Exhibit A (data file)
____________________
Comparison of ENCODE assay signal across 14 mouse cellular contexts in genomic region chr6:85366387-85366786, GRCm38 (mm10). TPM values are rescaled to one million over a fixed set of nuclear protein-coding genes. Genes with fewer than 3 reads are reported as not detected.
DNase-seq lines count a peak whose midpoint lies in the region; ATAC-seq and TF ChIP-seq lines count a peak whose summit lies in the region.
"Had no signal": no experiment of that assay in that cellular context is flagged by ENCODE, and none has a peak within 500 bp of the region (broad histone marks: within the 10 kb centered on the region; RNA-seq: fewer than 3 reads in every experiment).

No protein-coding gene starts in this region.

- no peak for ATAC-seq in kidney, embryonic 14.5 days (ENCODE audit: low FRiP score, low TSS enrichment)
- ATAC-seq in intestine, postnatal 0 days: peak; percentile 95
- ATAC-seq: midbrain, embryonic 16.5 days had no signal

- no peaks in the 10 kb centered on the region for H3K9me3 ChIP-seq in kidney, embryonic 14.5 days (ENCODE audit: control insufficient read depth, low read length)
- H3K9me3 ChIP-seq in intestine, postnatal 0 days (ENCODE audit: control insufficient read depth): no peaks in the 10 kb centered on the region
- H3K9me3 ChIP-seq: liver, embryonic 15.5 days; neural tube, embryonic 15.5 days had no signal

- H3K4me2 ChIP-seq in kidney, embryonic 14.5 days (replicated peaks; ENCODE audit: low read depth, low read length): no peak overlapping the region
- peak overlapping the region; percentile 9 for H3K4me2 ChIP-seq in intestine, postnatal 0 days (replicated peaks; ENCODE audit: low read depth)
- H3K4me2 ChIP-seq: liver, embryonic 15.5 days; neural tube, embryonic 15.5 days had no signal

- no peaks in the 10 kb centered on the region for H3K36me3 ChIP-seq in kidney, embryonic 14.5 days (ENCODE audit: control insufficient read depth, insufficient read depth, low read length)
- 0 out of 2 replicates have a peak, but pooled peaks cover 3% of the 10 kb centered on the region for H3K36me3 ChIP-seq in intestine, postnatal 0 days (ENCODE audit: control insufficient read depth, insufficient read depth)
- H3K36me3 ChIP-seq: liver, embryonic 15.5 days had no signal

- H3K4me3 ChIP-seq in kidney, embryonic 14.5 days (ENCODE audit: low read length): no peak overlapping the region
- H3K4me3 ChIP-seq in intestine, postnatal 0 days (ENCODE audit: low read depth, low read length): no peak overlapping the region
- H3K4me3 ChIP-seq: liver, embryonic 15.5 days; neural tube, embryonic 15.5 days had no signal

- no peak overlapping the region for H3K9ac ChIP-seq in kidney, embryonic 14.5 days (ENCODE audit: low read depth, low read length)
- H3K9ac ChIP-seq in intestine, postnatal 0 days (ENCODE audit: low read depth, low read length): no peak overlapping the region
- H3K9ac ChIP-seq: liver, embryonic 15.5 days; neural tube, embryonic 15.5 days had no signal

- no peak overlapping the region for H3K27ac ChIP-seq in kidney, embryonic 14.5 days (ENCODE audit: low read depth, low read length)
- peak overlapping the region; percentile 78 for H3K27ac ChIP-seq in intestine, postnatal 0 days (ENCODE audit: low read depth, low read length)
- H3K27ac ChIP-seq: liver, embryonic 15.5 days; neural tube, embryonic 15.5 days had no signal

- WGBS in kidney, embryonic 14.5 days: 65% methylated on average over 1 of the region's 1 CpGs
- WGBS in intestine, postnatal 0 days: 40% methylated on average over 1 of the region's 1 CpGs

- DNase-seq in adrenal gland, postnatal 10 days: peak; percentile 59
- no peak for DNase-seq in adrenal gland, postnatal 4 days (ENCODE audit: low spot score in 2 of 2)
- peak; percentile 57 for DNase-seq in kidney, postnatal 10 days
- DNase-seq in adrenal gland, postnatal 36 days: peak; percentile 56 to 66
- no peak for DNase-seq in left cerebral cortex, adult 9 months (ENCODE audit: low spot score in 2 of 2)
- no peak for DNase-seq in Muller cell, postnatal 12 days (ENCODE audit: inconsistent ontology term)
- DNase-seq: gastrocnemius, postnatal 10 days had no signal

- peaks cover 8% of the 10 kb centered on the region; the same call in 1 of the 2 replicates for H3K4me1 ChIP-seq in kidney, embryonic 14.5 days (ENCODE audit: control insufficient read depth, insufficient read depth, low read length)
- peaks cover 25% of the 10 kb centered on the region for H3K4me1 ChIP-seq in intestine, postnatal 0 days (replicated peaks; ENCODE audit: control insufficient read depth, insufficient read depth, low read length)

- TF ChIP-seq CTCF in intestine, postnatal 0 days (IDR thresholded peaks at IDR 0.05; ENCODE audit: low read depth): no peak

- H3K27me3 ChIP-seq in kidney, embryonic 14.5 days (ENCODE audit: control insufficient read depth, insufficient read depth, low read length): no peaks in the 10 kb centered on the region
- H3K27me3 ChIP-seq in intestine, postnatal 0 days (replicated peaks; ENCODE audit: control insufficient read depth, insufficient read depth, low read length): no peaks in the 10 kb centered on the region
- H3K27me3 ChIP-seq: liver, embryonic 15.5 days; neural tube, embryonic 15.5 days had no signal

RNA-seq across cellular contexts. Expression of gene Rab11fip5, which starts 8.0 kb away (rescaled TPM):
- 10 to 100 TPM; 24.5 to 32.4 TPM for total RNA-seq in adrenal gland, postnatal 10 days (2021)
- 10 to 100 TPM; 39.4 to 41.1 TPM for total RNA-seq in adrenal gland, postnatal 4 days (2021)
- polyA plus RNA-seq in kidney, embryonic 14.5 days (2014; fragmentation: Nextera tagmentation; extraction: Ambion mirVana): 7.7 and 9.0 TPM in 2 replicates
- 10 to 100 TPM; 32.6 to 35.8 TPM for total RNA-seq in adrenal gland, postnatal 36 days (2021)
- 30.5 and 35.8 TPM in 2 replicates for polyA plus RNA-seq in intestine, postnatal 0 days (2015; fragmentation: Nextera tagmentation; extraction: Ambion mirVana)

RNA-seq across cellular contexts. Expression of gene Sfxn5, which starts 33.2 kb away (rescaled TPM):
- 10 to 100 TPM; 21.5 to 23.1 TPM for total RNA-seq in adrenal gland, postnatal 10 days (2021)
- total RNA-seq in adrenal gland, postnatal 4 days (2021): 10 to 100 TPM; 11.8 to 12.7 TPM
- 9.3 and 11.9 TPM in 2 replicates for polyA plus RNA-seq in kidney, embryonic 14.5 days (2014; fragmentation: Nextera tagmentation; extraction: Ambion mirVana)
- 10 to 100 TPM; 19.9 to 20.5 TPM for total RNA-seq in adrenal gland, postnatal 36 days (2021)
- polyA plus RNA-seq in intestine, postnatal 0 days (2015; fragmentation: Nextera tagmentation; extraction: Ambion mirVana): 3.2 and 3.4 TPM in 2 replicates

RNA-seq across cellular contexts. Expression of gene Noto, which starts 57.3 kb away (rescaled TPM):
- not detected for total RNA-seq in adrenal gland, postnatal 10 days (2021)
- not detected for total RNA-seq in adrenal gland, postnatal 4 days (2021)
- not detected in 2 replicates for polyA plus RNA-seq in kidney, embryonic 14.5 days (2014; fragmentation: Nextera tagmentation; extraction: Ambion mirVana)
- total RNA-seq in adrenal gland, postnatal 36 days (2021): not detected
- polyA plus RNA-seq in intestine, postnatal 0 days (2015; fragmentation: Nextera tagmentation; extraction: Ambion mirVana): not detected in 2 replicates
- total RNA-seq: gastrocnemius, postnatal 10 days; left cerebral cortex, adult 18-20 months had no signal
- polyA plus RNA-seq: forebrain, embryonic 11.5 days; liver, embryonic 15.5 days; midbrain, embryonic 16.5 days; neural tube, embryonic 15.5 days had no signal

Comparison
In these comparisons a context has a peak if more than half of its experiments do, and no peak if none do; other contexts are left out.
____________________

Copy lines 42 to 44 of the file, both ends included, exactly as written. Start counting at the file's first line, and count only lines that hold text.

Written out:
- 10 to 100 TPM; 24.5 to 32.4 TPM for total RNA-seq in adrenal gland, postnatal 10 days (2021)
- 10 to 100 TPM; 39.4 to 41.1 TPM for total RNA-seq in adrenal gland, postnatal 4 days (2021)
- polyA plus RNA-seq in kidney, embryonic 14.5 days (2014; fragmentation: Nextera tagmentation; extraction: Ambion mirVana): 7.7 and 9.0 TPM in 2 replicates